Jerry Brown (D)

OAKLAND, Calif. (Legal Newsline) - While liberals on the surface may love the latest comments from California Attorney General Jerry Brown about the Fairness Doctrine, conservatives have quickly jumped on the Democratic AG as advocating government control over the media." />

Brown suggests government input on media

Jerry Brown (D)

OAKLAND, Calif. (Legal Newsline) - While liberals on the surface may love the latest comments from California Attorney General Jerry Brown about the Fairness Doctrine, conservatives have quickly jumped on the Democratic AG as advocating government control over the media.

The right to a free and independent press is among the most fundamental constitutional principles in American democracy, so the questions posed to Brown by conservative talk show host Michael Savage were designed to evoke intense reactions.

And that they did.

Conservative Web sites with glaring headlines hit the Information Super Highway immediately following Brown's appearance on "Savage Nation," the third-most popular radio show in the nation.

The Fairness Doctrine, popular among liberals, would require radio stations carrying conservative talk show hosts to give equal time to dissenting liberal commentators. Conservatives believe it would drive conservative talk shows, among the most widely listened to in the country, off the air.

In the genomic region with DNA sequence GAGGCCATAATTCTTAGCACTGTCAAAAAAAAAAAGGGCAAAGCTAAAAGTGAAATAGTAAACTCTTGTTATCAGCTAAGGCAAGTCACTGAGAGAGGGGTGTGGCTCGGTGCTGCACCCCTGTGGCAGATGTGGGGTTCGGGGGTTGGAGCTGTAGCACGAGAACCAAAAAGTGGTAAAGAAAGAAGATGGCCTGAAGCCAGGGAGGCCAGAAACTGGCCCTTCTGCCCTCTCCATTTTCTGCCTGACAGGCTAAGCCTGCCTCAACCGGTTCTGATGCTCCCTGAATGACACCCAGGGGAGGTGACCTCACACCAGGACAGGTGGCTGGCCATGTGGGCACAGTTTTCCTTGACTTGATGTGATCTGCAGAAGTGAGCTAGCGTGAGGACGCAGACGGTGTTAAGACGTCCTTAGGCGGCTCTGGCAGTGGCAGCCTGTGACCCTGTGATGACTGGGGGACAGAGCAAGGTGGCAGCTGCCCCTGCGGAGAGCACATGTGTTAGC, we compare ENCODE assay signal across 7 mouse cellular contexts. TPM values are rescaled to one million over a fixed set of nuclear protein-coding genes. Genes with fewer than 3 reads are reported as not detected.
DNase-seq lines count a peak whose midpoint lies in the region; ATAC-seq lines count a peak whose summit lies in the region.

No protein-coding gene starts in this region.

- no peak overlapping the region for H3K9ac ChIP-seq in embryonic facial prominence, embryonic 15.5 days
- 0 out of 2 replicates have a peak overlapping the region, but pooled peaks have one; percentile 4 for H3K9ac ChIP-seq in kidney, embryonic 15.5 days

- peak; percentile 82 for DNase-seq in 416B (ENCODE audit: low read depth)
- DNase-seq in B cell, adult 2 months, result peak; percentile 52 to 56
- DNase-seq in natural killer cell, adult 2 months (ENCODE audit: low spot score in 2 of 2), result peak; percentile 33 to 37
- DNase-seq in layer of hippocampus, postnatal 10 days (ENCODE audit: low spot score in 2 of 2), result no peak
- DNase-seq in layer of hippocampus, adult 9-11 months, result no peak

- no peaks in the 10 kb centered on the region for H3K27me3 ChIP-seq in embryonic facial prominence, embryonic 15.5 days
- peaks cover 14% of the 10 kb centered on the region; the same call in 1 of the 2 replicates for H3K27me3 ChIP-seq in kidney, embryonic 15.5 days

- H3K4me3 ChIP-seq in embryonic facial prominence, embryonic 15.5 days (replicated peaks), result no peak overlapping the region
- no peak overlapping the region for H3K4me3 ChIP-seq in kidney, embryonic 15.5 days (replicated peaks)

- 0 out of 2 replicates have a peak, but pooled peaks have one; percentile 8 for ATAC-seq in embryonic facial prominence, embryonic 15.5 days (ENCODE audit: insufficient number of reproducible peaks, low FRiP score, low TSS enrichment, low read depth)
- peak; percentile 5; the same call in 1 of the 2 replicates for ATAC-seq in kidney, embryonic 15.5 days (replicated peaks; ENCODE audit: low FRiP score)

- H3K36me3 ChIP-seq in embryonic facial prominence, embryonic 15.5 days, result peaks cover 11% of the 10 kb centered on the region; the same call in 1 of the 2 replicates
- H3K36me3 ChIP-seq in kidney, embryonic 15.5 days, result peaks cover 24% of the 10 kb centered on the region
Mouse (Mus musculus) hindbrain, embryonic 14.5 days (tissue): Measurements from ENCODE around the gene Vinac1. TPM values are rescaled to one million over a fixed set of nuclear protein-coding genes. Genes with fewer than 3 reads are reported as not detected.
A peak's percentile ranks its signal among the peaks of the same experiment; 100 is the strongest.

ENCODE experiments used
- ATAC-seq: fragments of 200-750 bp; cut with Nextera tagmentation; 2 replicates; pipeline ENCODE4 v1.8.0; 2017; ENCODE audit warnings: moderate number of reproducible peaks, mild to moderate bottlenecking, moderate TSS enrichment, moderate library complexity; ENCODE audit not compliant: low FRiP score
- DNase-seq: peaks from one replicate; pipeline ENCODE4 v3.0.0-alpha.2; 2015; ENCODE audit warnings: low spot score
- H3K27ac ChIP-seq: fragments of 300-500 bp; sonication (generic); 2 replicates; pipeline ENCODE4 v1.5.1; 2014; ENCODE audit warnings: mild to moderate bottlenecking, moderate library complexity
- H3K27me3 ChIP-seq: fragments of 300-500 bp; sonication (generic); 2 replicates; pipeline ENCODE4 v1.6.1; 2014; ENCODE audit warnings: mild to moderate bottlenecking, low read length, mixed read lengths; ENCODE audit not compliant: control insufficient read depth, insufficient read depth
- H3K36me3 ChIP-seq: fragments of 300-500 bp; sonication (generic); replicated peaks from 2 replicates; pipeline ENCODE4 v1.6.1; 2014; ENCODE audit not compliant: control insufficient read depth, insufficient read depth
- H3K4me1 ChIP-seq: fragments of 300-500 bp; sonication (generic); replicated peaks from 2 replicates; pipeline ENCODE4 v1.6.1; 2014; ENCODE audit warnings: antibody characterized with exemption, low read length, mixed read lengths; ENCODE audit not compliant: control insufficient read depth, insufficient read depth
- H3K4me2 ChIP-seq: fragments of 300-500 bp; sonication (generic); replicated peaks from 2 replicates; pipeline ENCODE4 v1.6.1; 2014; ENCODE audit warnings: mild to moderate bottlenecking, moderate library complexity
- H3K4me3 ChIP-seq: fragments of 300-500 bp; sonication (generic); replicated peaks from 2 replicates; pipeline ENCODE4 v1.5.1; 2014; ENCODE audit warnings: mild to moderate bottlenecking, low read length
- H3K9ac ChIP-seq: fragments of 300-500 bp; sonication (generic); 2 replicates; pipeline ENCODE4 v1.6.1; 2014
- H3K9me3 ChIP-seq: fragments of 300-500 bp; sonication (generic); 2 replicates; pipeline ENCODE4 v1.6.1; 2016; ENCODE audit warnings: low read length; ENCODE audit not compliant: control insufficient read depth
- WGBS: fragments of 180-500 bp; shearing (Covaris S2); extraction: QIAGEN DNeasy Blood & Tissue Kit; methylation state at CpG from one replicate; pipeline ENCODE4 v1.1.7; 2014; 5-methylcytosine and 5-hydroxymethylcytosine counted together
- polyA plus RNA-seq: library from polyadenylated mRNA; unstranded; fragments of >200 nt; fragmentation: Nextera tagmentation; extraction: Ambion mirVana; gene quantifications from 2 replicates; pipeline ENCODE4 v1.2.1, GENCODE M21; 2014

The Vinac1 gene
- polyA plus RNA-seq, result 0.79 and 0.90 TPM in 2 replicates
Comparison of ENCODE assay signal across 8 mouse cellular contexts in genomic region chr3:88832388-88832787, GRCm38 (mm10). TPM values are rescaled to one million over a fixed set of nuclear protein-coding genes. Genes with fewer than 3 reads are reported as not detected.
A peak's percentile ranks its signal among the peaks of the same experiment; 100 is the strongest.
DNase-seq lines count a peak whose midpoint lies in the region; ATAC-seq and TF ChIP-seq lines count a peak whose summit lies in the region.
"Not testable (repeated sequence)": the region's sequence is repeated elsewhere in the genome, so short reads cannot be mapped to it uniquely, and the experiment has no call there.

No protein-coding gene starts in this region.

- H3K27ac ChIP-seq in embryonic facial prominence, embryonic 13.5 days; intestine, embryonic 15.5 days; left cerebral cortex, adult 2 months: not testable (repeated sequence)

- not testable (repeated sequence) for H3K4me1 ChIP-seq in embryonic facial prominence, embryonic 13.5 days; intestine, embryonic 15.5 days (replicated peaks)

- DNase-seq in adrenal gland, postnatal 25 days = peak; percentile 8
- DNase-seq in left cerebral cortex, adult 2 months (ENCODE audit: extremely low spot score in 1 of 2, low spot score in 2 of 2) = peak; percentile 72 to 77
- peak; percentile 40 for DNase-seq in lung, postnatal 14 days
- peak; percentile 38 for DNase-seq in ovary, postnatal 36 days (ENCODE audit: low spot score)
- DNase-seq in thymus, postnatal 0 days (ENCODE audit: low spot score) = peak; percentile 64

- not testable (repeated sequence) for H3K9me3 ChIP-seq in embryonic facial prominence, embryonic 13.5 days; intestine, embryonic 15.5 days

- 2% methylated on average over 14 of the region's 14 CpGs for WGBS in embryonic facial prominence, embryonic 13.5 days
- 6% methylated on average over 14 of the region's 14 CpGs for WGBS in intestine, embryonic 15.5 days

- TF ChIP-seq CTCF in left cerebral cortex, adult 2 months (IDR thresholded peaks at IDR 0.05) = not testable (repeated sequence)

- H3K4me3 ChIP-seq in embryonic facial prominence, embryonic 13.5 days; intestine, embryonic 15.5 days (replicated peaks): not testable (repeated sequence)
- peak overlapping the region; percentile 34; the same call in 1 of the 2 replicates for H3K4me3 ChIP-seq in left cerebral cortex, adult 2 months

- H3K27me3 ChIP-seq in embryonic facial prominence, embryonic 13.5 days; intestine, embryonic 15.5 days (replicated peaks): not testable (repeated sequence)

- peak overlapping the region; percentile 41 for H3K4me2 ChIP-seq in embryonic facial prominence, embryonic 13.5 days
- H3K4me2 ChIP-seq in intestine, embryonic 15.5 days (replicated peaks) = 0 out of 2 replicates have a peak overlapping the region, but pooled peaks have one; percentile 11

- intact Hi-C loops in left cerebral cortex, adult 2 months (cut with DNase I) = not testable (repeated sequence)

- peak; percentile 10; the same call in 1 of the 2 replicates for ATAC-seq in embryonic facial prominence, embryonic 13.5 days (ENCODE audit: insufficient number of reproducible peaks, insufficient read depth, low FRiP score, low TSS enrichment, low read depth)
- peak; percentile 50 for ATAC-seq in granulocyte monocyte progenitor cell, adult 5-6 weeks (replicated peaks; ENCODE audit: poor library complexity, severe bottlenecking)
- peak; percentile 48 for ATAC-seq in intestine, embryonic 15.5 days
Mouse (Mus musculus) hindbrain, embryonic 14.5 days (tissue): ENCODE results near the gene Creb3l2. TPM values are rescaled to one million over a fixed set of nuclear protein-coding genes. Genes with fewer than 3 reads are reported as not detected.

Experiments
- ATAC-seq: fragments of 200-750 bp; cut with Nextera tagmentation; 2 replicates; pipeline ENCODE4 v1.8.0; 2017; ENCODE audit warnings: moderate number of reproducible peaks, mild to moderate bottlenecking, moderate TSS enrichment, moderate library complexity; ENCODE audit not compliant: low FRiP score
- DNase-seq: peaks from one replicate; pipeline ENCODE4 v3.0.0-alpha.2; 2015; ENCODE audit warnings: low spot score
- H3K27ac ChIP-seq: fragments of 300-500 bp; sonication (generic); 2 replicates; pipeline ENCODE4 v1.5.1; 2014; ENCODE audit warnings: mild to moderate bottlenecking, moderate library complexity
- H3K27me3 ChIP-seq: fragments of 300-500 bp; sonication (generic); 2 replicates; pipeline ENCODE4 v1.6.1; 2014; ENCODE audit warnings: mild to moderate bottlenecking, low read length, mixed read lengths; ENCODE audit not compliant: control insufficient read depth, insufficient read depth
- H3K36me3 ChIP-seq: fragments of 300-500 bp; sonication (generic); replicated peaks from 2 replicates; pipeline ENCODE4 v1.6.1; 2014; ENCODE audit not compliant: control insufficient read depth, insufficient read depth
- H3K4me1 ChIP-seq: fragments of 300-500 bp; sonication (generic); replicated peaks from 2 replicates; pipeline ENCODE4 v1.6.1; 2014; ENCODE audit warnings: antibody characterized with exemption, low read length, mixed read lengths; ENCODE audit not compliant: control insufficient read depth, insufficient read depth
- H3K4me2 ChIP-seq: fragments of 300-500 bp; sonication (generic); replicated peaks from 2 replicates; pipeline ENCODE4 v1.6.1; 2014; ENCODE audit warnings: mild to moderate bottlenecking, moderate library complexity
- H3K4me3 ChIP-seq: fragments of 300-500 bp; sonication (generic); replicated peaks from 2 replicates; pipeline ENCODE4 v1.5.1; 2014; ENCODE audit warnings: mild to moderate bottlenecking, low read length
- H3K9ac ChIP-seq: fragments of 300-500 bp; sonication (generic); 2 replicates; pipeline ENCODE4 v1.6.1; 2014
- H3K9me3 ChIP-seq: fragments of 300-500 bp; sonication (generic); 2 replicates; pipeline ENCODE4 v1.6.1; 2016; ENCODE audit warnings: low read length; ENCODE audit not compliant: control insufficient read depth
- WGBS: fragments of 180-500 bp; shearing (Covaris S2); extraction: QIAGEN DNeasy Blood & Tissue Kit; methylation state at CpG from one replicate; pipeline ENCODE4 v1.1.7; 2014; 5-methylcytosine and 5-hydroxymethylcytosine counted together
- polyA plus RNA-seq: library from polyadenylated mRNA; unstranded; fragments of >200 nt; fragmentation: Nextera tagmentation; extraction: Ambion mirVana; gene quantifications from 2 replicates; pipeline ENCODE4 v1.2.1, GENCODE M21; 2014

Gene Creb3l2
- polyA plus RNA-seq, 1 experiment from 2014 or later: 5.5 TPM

Clearing away the rhetoric, what exactly did Brown say?

Brown started by saying simply, "I think we need a robust range of opinions on the air."

But, Savage said the doctrine is aimed directly at shows like his, Rush Limbaugh and others, saying their strong ratings show that people are interested in their viewpoints.

"I think you are getting some pretty good ratings, some of those guys," Brown said.

But Savage said "But I don't know exactly where you on this, you are starting to sound like you want a little state control over the media."

"Well, a little state control wouldn't hurt anybody," Brown said, before clarifying that he would take another look at this Fairness Doctrine, which hadn't had much traction in 20 years.

"Stockton used to say, 'If you have no views of one side, like in certain campaigns if somebody is attacking you, there's got to be some room for the other side,'" Brown said. "It's an attempt to balance, not to censor."

Savage jumped on the comment saying "somebody must have handed you that, because it's not true."

If it were true, he said, National Public Radio would have to allow him and other conservatives equal times as well.

During the interview Brown said Savage's description of the Fairness Doctrine as an attempt by President Barack Obama's supporters to stifle conservative opposition bordered on "paranoia."

The reaction to Brown's comments was swift.

"Not this again," wrote Jeff Poor, on the Web site NewsBusters.com.

Another site, called Associated Press Check, called Brown, "The corruption ridden Jerry Brown," over his legal stances on the controversial same-sex marriage ban in California now before the state Supreme Court.

Brown also squared off with Savage on the issue of illegal immigration.

"What are you going to do, round up several million people and take them down to the border and dump them?" Brown asked.

Brown's direct and rapid style of taking interviews make him a popular guests, especially as he doesn't shy away from conservative shows. Brown is expected to run for governor of California some time this year, though earlier in the week he said he wouldn't make a decision for several months.

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